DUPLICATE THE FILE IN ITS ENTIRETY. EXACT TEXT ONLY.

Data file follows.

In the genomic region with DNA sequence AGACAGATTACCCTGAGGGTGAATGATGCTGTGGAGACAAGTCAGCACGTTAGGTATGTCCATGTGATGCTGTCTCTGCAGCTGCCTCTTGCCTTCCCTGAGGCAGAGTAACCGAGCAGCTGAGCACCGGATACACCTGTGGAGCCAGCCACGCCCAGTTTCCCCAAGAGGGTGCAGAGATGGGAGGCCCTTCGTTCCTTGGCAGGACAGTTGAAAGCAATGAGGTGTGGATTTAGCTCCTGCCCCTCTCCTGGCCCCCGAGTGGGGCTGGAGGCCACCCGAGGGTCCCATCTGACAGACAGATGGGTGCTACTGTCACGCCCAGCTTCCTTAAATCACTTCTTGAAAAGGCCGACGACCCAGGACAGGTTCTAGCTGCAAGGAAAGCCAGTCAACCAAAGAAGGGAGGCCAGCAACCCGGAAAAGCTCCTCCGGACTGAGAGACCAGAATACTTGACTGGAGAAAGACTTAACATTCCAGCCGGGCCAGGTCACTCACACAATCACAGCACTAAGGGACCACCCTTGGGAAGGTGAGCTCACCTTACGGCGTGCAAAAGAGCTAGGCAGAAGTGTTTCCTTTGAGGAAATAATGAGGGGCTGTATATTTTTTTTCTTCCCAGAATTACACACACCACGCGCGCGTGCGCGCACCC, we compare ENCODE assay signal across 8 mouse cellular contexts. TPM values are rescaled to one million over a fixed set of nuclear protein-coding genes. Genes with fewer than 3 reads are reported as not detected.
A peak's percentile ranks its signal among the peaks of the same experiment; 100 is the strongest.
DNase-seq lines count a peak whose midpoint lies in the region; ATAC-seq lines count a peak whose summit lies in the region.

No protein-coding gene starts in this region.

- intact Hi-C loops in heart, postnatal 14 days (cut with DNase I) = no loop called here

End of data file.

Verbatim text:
In the genomic region with DNA sequence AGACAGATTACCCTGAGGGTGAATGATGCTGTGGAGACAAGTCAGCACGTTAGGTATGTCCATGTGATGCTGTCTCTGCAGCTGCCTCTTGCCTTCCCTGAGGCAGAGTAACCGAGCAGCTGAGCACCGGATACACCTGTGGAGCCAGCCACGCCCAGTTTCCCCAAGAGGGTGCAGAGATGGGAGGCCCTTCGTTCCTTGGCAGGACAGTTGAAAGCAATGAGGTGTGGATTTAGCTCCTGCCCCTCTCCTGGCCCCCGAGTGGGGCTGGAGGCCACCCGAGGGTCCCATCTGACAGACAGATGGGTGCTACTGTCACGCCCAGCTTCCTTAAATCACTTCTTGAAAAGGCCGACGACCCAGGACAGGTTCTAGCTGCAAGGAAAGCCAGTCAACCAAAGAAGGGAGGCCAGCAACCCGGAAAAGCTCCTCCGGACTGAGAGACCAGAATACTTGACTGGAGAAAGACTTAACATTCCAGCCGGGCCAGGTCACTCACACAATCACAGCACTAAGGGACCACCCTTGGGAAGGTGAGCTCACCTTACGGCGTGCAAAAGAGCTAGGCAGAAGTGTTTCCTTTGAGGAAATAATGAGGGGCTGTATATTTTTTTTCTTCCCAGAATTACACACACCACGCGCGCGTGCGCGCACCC, we compare ENCODE assay signal across 8 mouse cellular contexts. TPM values are rescaled to one million over a fixed set of nuclear protein-coding genes. Genes with fewer than 3 reads are reported as not detected.
A peak's percentile ranks its signal among the peaks of the same experiment; 100 is the strongest.
DNase-seq lines count a peak whose midpoint lies in the region; ATAC-seq lines count a peak whose summit lies in the region.

No protein-coding gene starts in this region.

- intact Hi-C loops in heart, postnatal 14 days (cut with DNase I) = no loop called here